Mindful Art – Salt dough sculptures inspired by Chris Bramble
This week we are celebrating Black History Month with a special mindful art session inspired by Chris Bramble’s vase in our Domestic Bliss exhibition.
Chris Bramble studied Art and Design at the Glasgow School of Art and spent ten years working in the city. He moved to London in 1989 and set up his pottery studio in Kilburn. He now exhibits and sells his pots as well as teaching in schools and colleges across London. He continues to make and teach the craft of ceramics alongside his two daughters: Freya and Yolande: https://www.freyasclayclub.com/about.
Chris Bramble’s interest in European sculptural tradition and love of African craftsmanship, shape and form are evident in his work. You can see a painted face emerge from this vase, crafted into the shape of an elongated neck and head. There are faces on both sides of the vase looking out to the front and behind giving a real sense of needing to walk around this work and see it from all the angles.
The content of my work is influenced through the people I have met and the spirit that lies within them. Making my everyday craft a joy with the rhythm of music and dance. Each of my pieces is a meditation; a spiritual and emotional activity which I can share with everyone. When working with clay, the work is not always permanent, but the energy is.Chris Bramble
Why not have some relaxing, meditative fun creating figurative sculptures or a head/face using salt dough?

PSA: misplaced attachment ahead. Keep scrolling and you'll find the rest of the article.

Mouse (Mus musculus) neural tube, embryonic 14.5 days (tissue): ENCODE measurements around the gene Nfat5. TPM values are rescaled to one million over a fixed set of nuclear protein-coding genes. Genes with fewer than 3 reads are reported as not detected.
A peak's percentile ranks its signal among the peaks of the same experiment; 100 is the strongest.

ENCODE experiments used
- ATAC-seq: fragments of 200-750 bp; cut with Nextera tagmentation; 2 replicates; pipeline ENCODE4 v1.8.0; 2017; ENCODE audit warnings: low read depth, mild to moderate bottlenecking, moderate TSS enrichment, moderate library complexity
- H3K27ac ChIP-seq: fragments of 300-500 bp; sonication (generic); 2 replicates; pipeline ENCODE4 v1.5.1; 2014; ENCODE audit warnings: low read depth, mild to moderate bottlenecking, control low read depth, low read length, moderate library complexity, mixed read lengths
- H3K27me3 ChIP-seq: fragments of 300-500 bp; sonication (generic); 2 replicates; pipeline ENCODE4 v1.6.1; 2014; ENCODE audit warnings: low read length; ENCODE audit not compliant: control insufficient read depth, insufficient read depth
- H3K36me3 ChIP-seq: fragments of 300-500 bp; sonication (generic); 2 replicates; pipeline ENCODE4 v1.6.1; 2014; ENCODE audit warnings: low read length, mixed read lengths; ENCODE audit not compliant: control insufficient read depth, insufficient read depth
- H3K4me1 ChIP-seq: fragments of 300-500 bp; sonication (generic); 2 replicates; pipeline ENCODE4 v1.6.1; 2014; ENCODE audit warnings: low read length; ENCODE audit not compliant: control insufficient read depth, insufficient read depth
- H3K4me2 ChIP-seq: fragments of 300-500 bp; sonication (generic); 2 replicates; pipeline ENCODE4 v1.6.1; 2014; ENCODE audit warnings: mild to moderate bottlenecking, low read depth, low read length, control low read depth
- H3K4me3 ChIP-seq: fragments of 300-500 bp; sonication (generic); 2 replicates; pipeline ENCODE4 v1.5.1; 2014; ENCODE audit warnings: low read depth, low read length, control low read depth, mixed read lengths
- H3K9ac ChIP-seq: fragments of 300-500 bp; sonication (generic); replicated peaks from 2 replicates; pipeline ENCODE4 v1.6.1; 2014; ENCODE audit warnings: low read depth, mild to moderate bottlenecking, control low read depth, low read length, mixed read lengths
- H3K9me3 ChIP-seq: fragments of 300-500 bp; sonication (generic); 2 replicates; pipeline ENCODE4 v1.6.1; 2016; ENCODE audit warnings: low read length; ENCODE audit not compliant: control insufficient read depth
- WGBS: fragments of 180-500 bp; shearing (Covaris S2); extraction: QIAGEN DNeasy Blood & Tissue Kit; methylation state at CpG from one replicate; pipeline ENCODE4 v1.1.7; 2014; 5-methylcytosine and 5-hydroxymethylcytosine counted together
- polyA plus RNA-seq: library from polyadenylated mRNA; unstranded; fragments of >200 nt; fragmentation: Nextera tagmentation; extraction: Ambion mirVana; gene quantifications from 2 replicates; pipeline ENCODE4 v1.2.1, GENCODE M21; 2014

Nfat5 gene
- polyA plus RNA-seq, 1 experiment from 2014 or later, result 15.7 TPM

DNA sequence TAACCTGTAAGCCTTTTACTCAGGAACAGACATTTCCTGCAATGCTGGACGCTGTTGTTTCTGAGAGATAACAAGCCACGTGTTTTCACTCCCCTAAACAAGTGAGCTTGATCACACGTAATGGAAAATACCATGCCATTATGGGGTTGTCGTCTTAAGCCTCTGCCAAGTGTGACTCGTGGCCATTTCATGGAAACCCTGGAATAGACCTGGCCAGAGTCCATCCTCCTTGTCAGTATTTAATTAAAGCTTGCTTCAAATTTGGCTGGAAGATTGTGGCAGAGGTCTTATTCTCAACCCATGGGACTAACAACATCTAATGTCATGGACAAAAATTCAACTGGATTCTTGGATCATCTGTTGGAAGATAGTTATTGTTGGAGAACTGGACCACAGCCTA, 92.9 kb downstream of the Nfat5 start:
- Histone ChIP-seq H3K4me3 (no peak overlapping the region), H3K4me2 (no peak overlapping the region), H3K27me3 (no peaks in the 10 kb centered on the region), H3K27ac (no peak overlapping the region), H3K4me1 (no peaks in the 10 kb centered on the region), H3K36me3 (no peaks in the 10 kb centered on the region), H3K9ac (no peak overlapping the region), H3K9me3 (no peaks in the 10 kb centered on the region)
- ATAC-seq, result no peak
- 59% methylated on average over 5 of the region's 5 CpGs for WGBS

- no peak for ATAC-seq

We suggest to begin with a short meditation, followed by the activity itself. Find a tranquil spot in your home or garden and get your materials ready. There are several free short meditations online, but we suggest this simple one:
When you’re ready, let’s start by making the dough. You will need:
- 1 cupful of plain flour (about 250g)
- half a cupful of table salt (about 125g)
- half a cupful of water (about 125ml)
Measure out 1 cup of flour and pour into a bowl. Do the same with half a cup of salt, then mix the dry ingredients and add 1 cup of water, mixing together with a spoon. Once the mixture comes together, start to knead with your hands, adding some more flour if it is too wet/sticky. This is where you can take your time and relax and get a feel for the dough in your hands. How does it feel?
Once the dough is thoroughly mixed, you can start to create your sculpture. Roll the dough into a perfect ball shape in your hands, taking time to smooth out any cracks or imperfections. Then start making your sculpture.
You can use items found around the house to add detail such as pencils, pens or spoons. With these tools you can fashion eyes, nostrils etc. until you are happy with the face shape.
When you have completed your sculpture transfer to a baking tray and bake on a low temperature for approximately 3 hours.
Once this has dried out in the oven you can add natural colours using paint or felt tips to highlight the features of the face. Take your time to do this, focusing on each stroke, the sound of your paintbrush on the dough, the smell of the paint, the intensity of the colours.
How are you feeling now? More relaxed than when you started? Share your thoughts and creations with us!